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Academia is Tied in Knots


Tommaso Elli, Adam Bradley, Christopher Collins, Uta Hinrichs, Zachary Hills, and Karen Kelsky

As researchers and members of the academic community, we felt that the issue of sexual harassment goes too often under-reported and we decided to give visibility to it using data visualization as a communicative medium. We present a data visualization project aimed at giving visibility to the issue of sexual harassment in the academic community.

The data you are about to see comes from an anonymous online survey aimed at collecting personal experiences. The survey was issued in late 2017 and, through it, more than 2000 testimonies were collected. This data is highly personal and sensitive. We spent significant effort identifying suitable ways to handle and represent it, to show the large dataset, but also honour the individual experiences.

Explore the visualization at


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This work was supported by NSERC Canada Research Chairs, the Canada Research Chairs, and DensityDesign.

Abbreviating Text Labels on Demand

A known problem in information visualization labelling is when the text is too long to fit in the label space. There are some commonly known techniques used in order to solve this problem like setting a very small font size. On the other hand, sometimes the font size is so small that the text can be difficult to read. Wrapping sentences, dropping letters and text truncation can also be used. However, there is no research on how these techniques affect the legibility and readability of the visualization. In other words, we don’t know whether or not applying these techniques is the best way to tackle this issue. This thesis describes the design and implementation of a crowdsourced study that uses a recommendation system to narrow down abbreviations created by participants allowing us to efficiently collect and test the data in the same session. The study design also aims to investigate the effect of semantic context on the abbreviation that the participants create and the ability to decode them. Finally, based on the study data analysis we present a new technique to automatically make words as short as they need to be to maintain text legibility and readability.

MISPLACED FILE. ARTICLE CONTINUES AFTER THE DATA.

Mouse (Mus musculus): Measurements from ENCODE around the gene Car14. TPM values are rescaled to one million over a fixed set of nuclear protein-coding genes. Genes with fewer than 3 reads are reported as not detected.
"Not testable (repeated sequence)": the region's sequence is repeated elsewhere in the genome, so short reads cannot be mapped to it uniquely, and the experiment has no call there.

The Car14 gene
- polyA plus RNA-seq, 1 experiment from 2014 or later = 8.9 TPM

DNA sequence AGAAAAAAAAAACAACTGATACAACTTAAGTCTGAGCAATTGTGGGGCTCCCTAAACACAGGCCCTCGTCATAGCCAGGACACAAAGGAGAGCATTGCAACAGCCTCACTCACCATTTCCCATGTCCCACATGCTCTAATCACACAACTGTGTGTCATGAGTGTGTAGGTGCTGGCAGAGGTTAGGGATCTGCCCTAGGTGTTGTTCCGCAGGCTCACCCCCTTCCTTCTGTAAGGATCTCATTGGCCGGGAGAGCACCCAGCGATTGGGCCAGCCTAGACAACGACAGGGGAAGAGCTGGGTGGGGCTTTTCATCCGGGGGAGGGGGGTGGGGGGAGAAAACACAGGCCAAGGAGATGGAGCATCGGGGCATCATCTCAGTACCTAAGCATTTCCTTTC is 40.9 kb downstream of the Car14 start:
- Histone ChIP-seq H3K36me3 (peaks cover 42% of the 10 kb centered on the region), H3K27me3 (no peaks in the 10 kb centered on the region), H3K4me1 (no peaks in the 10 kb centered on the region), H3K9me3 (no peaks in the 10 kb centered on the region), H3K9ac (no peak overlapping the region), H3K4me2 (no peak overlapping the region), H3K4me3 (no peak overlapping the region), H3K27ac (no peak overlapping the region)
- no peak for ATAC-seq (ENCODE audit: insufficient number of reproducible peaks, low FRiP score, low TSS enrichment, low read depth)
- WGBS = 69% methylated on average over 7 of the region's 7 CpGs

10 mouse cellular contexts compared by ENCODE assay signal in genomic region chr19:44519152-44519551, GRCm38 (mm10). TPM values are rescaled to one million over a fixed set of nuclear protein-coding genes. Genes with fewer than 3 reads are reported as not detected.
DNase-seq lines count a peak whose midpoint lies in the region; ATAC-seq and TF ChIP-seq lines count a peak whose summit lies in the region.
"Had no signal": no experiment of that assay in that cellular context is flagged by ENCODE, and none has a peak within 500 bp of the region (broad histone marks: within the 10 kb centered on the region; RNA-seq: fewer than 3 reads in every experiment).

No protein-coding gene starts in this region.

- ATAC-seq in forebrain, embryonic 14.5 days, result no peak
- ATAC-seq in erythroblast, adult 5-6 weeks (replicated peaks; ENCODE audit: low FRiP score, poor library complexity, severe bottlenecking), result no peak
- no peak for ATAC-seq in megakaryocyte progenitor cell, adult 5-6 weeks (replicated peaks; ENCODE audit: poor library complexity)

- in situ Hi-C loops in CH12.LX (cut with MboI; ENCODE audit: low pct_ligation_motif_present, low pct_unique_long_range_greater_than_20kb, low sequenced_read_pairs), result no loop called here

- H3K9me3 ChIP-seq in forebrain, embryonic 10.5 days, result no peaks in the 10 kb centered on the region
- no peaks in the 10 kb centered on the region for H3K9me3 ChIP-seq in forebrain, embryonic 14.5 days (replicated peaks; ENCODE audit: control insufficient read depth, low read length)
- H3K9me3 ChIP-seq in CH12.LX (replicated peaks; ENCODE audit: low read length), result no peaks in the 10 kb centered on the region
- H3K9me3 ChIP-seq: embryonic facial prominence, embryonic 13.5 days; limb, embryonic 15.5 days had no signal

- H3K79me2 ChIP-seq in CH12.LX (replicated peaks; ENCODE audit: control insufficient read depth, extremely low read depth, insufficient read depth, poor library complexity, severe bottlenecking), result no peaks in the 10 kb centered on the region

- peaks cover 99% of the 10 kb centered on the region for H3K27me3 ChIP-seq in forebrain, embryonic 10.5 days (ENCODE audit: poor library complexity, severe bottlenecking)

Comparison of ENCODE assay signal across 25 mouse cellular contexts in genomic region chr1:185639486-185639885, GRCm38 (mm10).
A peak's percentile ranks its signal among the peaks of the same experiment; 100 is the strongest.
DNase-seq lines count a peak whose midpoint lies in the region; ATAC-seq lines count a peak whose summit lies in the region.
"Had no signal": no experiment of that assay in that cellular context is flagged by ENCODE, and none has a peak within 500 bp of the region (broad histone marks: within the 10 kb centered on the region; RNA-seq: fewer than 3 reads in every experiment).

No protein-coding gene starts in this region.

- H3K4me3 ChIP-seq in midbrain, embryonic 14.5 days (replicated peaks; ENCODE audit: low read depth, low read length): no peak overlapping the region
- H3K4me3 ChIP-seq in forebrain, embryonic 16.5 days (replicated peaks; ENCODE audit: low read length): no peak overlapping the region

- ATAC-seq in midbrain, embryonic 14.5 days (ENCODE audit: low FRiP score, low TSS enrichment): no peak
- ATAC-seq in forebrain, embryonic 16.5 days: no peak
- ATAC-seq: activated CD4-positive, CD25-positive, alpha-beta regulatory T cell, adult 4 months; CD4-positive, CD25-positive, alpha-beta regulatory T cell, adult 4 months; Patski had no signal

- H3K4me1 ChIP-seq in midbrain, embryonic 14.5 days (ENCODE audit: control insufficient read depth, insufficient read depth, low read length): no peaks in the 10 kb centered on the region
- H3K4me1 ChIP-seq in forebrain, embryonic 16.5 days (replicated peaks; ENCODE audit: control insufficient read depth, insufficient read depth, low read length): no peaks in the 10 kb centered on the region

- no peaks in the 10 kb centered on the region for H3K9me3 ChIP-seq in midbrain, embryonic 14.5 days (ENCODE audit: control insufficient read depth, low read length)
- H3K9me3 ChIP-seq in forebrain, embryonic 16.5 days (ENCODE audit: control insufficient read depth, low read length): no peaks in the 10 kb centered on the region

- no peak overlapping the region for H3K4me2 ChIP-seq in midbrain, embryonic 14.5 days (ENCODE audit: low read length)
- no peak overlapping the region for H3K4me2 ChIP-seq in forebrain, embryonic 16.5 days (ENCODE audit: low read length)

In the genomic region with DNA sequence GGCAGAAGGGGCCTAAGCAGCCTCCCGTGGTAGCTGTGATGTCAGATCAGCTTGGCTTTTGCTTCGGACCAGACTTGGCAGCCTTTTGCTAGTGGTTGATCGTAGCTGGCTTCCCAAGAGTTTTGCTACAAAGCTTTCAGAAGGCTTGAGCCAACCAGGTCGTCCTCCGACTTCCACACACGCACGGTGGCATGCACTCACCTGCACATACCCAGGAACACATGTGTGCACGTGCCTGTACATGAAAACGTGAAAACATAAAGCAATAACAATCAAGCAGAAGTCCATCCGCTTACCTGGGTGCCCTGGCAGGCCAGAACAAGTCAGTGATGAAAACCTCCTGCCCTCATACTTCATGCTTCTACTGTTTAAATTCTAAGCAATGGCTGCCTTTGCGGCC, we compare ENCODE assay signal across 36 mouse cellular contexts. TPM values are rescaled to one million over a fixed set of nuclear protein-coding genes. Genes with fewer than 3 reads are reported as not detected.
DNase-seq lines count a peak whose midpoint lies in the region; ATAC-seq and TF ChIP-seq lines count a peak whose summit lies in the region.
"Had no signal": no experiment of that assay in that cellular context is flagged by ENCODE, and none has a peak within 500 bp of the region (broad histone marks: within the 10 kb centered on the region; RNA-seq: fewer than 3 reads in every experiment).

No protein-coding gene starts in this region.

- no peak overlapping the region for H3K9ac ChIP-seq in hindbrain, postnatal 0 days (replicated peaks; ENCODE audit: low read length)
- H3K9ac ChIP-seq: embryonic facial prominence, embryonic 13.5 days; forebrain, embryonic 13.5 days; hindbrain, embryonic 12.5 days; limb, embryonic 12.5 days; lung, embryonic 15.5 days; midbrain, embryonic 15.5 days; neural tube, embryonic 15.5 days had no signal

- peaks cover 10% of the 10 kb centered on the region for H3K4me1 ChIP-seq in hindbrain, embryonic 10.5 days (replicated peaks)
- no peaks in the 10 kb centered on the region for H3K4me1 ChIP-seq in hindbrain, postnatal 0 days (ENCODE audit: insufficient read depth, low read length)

Based on this project we implemented and made available online an API that allows other programmers to use our abbreviation algorithm in their web applications.

Check out our GitHub Repository for source code related to this project.

Download the crowd-sourced dataset.

For some demos applying our “Abbreviation on Demand” algorithm, and some visualizations of our study data access:


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